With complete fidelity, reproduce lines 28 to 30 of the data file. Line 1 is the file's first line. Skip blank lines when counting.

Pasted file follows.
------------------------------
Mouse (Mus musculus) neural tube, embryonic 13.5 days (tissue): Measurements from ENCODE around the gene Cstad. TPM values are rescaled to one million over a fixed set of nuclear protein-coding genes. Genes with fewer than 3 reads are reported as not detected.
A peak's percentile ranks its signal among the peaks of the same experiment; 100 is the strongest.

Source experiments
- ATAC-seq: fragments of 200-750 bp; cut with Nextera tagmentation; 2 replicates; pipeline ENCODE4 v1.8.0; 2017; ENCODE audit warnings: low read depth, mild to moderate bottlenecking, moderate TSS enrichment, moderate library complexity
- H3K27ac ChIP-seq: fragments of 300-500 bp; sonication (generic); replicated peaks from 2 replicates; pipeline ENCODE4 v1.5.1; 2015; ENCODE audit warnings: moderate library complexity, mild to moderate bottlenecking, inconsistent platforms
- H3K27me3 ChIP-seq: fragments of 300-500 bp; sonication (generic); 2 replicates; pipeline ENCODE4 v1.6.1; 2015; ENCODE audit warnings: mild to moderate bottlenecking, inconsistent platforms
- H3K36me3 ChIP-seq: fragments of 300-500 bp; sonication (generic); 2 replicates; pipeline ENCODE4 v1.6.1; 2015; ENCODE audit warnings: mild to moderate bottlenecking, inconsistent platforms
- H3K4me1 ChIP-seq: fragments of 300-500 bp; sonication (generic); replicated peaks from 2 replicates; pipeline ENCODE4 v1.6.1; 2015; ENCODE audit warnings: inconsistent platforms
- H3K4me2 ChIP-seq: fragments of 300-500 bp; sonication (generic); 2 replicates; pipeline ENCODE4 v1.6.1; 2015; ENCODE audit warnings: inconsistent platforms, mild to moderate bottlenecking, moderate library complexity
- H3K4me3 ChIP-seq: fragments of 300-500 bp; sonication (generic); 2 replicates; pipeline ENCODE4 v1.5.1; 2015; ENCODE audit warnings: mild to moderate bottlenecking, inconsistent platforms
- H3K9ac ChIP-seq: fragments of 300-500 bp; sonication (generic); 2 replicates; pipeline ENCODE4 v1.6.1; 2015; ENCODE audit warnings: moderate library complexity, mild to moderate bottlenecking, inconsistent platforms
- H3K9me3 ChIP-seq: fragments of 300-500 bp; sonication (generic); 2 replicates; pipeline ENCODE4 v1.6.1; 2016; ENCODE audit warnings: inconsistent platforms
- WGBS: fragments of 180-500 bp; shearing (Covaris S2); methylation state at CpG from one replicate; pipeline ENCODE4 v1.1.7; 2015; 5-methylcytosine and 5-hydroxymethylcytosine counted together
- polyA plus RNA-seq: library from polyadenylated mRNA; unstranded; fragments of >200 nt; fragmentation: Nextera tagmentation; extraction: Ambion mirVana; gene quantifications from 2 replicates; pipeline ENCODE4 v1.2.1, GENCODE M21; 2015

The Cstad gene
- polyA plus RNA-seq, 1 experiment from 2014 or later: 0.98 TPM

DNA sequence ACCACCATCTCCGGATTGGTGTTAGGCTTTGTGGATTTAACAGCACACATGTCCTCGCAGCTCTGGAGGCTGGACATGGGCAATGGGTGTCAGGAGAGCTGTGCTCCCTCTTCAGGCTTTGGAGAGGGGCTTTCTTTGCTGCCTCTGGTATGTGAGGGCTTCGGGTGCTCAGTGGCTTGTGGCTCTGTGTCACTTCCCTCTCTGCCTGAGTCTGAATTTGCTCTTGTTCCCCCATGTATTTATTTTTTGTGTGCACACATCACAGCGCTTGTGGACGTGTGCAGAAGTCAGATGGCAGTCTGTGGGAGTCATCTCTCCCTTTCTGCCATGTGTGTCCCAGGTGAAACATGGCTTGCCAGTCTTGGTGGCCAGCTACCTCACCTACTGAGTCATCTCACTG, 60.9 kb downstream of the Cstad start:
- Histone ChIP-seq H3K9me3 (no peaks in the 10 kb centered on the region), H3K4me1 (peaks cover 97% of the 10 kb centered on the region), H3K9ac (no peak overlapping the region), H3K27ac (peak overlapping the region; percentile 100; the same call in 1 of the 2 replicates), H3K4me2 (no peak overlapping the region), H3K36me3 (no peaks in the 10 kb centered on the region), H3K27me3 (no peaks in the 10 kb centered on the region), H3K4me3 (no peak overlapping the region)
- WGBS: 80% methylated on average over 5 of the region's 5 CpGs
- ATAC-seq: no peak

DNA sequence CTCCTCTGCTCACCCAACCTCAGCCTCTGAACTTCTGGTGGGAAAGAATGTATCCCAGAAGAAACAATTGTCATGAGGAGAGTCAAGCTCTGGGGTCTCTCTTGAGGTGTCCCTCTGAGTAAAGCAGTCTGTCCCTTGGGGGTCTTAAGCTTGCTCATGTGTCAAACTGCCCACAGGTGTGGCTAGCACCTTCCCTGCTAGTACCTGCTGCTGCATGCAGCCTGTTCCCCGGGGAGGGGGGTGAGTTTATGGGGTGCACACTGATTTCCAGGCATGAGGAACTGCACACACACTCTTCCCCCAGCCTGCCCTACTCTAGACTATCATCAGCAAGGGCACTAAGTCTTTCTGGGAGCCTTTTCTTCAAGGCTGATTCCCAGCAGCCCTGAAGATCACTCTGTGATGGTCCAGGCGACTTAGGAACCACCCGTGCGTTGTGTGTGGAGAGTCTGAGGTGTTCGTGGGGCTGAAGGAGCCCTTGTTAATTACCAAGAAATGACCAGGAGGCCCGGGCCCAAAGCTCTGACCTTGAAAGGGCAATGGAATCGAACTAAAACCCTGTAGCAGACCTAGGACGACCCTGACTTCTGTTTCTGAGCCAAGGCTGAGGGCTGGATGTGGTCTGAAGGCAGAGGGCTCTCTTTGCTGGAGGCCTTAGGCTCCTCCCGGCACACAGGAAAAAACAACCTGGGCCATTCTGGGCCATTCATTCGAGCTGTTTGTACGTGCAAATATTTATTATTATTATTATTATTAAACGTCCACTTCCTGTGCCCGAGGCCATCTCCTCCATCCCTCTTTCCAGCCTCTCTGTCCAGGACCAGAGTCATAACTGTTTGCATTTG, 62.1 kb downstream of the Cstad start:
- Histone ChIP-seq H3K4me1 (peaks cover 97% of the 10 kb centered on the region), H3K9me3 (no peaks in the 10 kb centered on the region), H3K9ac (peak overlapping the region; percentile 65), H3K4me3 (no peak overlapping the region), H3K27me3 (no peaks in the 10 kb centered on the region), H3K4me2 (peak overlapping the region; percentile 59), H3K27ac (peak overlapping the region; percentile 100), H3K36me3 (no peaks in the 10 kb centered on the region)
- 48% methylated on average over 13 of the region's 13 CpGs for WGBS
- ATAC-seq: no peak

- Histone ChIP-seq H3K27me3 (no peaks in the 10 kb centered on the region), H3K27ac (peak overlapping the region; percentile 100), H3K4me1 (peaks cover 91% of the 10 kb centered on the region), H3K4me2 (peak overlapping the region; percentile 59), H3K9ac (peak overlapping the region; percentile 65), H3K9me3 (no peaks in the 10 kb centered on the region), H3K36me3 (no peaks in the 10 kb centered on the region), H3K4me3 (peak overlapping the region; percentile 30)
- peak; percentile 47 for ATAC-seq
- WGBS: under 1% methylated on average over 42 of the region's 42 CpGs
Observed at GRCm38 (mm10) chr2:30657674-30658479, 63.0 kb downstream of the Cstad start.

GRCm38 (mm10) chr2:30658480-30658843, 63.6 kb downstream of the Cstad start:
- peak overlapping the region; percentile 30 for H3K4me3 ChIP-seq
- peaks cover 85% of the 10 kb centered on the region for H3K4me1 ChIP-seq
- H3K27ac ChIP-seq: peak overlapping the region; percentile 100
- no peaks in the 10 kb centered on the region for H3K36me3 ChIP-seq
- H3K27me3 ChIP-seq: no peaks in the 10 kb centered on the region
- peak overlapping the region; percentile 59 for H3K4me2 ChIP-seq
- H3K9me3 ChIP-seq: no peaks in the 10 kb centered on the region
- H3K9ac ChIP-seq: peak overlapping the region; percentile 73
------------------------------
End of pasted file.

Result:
Observed at GRCm38 (mm10) chr2:30657674-30658479, 63.0 kb downstream of the Cstad start.

GRCm38 (mm10) chr2:30658480-30658843, 63.6 kb downstream of the Cstad start:
- peak overlapping the region; percentile 30 for H3K4me3 ChIP-seq